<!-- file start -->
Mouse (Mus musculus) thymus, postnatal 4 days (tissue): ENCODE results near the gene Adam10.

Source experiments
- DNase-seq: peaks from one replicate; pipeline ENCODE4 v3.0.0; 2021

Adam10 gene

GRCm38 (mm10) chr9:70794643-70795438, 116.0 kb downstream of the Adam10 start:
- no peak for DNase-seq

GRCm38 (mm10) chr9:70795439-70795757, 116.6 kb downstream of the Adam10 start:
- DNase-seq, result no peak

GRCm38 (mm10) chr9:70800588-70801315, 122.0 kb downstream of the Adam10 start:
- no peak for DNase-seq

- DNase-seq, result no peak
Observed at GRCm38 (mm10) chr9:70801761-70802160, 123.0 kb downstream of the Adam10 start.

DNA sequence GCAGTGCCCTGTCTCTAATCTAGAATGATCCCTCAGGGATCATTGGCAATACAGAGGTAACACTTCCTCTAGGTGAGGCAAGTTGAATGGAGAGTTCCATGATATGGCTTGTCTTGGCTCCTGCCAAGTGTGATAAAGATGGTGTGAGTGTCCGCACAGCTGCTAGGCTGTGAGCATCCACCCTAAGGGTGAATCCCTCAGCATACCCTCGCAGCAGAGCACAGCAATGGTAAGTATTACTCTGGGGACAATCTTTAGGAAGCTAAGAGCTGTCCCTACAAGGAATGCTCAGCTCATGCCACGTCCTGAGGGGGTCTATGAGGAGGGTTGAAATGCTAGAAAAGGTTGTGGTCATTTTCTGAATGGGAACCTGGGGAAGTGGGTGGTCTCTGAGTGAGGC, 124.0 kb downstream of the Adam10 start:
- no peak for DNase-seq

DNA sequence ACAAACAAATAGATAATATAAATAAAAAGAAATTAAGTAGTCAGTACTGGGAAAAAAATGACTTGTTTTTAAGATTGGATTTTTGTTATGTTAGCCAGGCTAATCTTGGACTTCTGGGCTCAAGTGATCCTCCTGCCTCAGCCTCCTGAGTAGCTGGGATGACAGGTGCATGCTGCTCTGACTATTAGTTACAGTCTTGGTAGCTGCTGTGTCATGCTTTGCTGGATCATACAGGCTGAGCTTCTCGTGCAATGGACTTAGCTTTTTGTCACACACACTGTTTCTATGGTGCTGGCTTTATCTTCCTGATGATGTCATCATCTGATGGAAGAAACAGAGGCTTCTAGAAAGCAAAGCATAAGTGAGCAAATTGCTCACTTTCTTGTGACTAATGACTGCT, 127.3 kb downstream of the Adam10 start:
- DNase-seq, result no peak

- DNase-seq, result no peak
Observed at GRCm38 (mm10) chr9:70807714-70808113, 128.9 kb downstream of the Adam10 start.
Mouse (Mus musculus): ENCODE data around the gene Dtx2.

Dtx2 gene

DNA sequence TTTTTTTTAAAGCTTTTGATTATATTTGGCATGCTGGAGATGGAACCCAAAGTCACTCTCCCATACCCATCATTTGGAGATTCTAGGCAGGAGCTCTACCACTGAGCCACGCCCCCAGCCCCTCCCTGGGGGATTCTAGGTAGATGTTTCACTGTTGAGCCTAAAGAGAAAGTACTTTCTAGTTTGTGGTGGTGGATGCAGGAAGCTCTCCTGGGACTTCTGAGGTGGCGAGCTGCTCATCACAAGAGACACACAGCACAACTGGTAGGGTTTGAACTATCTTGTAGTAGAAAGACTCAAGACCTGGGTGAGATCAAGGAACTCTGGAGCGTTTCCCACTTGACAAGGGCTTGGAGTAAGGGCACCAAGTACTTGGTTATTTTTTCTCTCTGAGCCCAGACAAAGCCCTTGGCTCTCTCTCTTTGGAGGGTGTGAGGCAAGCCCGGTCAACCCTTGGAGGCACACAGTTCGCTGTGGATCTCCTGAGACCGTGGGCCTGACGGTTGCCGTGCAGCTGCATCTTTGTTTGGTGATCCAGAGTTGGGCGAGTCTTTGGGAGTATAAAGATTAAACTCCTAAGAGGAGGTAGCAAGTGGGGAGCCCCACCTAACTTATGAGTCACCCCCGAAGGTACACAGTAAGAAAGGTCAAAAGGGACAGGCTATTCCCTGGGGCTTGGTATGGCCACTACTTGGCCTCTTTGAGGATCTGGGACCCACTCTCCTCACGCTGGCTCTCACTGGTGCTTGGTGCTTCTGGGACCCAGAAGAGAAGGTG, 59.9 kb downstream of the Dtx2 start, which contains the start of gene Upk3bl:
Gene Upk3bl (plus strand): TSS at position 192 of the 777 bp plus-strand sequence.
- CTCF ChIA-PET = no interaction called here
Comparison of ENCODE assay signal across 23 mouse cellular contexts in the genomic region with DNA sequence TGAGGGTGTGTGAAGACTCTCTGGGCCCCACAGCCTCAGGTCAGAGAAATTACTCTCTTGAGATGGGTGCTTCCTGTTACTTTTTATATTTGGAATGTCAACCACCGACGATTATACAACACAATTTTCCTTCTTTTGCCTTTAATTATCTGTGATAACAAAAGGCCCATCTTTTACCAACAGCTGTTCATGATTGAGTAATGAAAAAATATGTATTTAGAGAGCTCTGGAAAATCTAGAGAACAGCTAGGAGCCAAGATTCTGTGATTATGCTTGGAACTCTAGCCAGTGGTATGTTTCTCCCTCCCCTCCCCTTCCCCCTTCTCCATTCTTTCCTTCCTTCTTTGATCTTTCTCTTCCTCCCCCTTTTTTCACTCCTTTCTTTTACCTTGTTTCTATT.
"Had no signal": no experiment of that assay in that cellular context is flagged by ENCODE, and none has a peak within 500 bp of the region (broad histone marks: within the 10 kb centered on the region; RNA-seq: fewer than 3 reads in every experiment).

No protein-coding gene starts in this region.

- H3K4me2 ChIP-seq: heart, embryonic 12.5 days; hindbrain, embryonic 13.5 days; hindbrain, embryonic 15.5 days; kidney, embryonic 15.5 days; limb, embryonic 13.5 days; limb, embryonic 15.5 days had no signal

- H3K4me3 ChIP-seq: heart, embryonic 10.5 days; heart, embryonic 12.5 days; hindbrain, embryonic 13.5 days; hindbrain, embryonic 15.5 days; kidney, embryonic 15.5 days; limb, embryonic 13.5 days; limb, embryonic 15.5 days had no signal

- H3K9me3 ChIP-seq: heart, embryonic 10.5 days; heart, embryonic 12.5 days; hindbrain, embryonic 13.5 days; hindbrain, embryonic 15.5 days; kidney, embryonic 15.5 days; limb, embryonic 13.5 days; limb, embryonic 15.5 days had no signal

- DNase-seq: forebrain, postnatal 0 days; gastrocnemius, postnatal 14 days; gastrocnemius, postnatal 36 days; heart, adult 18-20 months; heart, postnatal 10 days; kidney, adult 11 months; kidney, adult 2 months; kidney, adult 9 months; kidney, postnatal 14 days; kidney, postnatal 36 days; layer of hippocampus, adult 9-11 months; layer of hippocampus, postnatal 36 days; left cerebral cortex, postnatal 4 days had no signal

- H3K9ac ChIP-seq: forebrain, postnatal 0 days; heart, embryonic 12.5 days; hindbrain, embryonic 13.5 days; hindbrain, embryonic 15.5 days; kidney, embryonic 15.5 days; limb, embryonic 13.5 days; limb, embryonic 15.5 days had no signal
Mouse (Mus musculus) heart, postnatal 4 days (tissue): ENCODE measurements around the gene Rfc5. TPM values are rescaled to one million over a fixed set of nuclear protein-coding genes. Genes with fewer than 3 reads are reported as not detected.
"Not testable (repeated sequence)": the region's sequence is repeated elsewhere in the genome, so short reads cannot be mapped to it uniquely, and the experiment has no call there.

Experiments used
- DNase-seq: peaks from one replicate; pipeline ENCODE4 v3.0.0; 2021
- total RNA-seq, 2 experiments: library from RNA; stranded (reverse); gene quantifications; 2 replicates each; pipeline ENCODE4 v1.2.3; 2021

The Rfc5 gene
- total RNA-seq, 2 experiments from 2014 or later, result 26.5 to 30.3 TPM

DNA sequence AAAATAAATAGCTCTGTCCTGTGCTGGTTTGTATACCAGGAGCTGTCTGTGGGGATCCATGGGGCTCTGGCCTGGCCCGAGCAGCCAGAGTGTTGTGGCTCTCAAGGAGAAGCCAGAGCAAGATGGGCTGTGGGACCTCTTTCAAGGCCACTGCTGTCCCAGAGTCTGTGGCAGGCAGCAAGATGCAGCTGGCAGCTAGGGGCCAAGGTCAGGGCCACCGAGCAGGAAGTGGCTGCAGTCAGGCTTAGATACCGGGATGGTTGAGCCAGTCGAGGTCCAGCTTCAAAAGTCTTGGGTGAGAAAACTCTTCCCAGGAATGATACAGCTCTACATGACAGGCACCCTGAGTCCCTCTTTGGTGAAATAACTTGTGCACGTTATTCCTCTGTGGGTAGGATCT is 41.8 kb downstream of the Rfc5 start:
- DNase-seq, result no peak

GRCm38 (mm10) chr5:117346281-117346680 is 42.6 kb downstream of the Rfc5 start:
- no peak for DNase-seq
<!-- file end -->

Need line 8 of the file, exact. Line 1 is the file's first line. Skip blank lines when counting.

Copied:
- DNase-seq, result no peak